Evan is a bi-racial (half Mowhawk) senior at his small-town (Upstate New York?) high school, and he’s fed up with their mascot: an exaggeration of the “generic” Native American, with feathered headdress and tomahawk, complete with war whoops and “dancing” at the pep rallies. He decides that this year he’s going to do something about it. Except his petitions fall on deaf ears: they don’t want to change “tradition”; they don’t feel it’s racist; and by the way, you have light brown hair and blue eyes, are you even Indian?

As Evan’s fight goes on over the years, this book gives readers an extended look into not just white privilege, but also White Arrogance. White people, at least the white people in this book, not just refuse to listen to a minority, they assume they Know Better just because they’re white. (In other words: white people are the worst!)

I was a bit skeptical about Carvell writing this story, since she’s white, but since it’s loosely biographical (written in verse, which is why I’m not entirely sure of some of the details) based on her son, I’m going to give her a pass. She didn’t come up with a huge white savior ending; the school didn’t change their policy, though there was some protests by other seniors at graduation. It felt real and honest, which I appreciated.

Indian Shoes

by Cynthia Leitich Smith
First sentence: “Ray and Grampa Halfmoon traipsed down the cracked sidewalk of a steel and stone city.”
Support your local independent bookstore: buy it there! (So, this says a release date of 2021. The book is currently out of print — I bought a used copy — but I guess they’re bringing it back?)
Content: It’s a series of short episodic chapters, with illustrations. If we had this, it would be in the beginning chapter book (grades 1-2) section of the bookstore.

This is a series of short stories — well, episodes really — featuring Ray, a member of the Seminole and Cherokee tribes, as he grows up in Chicago with his Grampa. His parents died in a crash (I think) when Ray was very young, and he and his Grampa can’t afford to go to back Oklahoma very often. There’s not a lot to the, Ray buys moccasins for his Grampa (well, he trades his shoes for them), they go to a wedding (in which there are mishaps), they celebrate Christmas alone, Ray gets a bad haircut (and then dyes his hair to match his little league team colors), and they finally go home to Oklahoma and go fishing.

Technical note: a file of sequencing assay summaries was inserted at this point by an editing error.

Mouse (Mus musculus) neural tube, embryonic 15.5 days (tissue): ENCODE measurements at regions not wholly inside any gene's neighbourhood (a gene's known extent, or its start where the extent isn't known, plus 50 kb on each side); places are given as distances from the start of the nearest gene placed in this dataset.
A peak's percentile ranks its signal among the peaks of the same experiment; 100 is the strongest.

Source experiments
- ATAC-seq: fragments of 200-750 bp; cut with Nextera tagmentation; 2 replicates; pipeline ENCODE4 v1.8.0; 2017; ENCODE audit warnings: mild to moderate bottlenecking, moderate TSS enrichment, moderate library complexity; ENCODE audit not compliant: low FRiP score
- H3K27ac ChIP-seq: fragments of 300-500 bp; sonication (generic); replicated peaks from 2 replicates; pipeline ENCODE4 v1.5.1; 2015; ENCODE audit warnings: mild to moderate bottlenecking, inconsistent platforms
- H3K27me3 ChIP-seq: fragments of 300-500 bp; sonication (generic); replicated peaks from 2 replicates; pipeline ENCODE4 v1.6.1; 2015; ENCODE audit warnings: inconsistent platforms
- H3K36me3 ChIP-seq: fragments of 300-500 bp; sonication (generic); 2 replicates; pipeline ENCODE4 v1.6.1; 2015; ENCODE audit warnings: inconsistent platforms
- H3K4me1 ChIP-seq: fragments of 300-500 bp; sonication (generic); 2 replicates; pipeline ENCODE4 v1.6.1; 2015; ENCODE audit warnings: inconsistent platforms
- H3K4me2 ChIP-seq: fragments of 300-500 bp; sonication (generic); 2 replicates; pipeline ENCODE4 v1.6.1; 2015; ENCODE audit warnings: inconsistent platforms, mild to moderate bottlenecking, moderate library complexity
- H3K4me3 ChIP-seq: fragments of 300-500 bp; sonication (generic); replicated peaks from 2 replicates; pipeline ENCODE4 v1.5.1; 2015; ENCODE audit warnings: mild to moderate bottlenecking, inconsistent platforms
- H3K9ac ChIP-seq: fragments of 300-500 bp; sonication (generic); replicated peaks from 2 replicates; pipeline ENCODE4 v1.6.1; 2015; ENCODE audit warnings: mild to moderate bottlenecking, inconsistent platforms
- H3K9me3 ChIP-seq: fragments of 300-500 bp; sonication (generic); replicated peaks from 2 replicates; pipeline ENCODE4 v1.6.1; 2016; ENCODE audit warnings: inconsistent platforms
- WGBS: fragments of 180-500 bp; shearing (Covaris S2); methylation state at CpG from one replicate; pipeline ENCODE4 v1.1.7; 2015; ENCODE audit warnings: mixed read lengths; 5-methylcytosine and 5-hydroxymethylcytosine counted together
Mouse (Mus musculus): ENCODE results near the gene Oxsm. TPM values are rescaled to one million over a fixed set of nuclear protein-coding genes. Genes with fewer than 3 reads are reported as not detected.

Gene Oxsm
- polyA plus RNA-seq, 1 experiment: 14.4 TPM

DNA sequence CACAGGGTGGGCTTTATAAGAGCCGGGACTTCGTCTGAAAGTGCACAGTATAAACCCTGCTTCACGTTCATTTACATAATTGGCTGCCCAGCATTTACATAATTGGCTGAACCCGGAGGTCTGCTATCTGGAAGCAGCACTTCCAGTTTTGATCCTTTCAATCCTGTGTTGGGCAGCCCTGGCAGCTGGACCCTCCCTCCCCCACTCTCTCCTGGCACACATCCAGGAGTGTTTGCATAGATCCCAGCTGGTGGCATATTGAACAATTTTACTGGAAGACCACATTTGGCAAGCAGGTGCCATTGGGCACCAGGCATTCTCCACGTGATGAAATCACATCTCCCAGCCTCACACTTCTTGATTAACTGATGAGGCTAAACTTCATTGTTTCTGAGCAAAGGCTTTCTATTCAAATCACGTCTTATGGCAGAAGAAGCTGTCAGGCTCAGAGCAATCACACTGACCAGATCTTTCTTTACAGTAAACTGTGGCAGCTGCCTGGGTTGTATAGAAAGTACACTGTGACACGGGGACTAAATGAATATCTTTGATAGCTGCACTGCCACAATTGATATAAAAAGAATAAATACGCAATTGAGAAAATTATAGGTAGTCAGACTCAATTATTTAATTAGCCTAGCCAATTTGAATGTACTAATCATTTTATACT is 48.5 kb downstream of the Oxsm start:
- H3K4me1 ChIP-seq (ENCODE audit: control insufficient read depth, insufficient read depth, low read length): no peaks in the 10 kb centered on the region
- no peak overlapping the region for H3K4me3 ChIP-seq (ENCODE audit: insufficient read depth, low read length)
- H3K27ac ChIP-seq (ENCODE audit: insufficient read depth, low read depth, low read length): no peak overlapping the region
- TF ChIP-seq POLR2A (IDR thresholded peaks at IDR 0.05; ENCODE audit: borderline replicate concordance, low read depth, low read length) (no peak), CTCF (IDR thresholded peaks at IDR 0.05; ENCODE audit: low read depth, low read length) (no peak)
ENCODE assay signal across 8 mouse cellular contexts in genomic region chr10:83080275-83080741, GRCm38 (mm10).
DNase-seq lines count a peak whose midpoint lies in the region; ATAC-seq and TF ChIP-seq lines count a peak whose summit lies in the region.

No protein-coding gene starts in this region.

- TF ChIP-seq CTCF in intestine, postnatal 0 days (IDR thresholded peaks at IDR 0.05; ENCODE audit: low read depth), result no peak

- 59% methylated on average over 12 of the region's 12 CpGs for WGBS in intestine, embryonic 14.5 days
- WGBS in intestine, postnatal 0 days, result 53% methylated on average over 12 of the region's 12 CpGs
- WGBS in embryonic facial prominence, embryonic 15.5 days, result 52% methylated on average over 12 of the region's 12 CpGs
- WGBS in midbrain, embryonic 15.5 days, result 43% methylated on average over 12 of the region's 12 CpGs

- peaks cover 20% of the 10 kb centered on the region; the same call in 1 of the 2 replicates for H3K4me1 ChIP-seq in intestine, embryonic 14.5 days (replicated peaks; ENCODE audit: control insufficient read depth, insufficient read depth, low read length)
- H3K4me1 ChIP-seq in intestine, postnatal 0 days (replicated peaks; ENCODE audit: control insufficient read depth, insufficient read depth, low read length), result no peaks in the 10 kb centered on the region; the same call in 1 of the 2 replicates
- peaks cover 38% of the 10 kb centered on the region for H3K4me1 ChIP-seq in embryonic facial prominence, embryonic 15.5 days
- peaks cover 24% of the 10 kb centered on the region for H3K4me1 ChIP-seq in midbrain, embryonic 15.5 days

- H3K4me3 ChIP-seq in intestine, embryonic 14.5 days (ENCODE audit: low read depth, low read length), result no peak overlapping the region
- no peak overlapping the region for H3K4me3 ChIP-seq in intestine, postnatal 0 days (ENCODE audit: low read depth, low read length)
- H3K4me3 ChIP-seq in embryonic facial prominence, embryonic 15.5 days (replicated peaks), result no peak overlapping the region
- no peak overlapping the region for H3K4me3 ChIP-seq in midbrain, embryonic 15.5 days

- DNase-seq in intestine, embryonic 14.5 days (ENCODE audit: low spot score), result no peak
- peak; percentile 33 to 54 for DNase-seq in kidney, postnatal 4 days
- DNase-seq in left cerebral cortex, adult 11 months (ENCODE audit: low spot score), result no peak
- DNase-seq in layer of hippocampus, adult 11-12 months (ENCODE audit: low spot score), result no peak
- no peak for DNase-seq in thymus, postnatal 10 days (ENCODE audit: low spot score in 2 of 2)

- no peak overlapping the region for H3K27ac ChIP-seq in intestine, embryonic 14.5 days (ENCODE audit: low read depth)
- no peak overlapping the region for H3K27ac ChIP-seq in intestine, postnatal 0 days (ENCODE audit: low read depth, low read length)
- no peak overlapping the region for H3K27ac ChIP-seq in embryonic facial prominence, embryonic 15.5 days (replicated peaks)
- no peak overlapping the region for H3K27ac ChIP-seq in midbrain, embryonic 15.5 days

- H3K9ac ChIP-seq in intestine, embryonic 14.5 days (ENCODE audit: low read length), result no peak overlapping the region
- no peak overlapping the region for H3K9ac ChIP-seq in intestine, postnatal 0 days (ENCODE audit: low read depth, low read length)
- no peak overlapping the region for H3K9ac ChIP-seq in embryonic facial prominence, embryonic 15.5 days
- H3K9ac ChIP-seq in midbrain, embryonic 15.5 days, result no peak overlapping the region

Even with is simplistic nature (it’s definitely written for younger kids), it’s a good portrait of one Native life. It’s a good reminder that Native peoples aren’t all the same, that they aren’t just historical figures, that they don’t all live on the reservation, and that they have lives and hopes and dreams.

I definitely need to read more of Smith’s work, too.

Return to Sender

by Julia Alvarez
First sentence: “Tyler looks out the window of his bedroom and can’t believe what he is seeing.”
Support your local independent bookstore: buy it there!
Content: There’s a bully, and some conflict. And it’s a bit on the longer side. It’s in the middle grade (grades 3-5) section of the bookstore.

So, I’m taking a mulitcultural children’s literature class, and this one is on the list. I was a little way in, and I thought it felt familiar, so I looked it up, and yep: I’ve read it before. Except this time, because it’s for a class, I felt a need to finish it.

It’s told in two voices: Tyler, the son of white dairy farmers in Vermont who are going through a rough patch and need to hire people to help out. They go with the cheap option, and hire a family of migrant workers, who are in the U.S. illegally. And Mari, the daughter of the Mexican family.

There are Things Going On: not just the threat of a raid since they hired undocumented workers, but Mari fitting in at school, the fact that Mari’s mom has disappeared (she went home to Mexico for her mother’s funeral and hasn’t come back yet, even though she started), and just general pre-teenage angst in general.

I found it less preachy this time — mostly because I hadn’t remembered that issues of undocumented immigration or the wall was an issue back in 2005-2006. I found that aspect of it interesting. The idea of The Wall isn’t new, it’s just the most recent manifestation of people who want to enter this country and our extreme dislike for letting them in.

But it was’t a great story either. I didn’t like the format; Tyler’s chapters were odd (written in the present tense) and Mari’s chapters were all letters, which I found a bit hard to suspend my disbelief. I don’t usually mind epistolary novels, but this one was just a bit much.

I finished it this time, sure, but it’s not one of my favorites.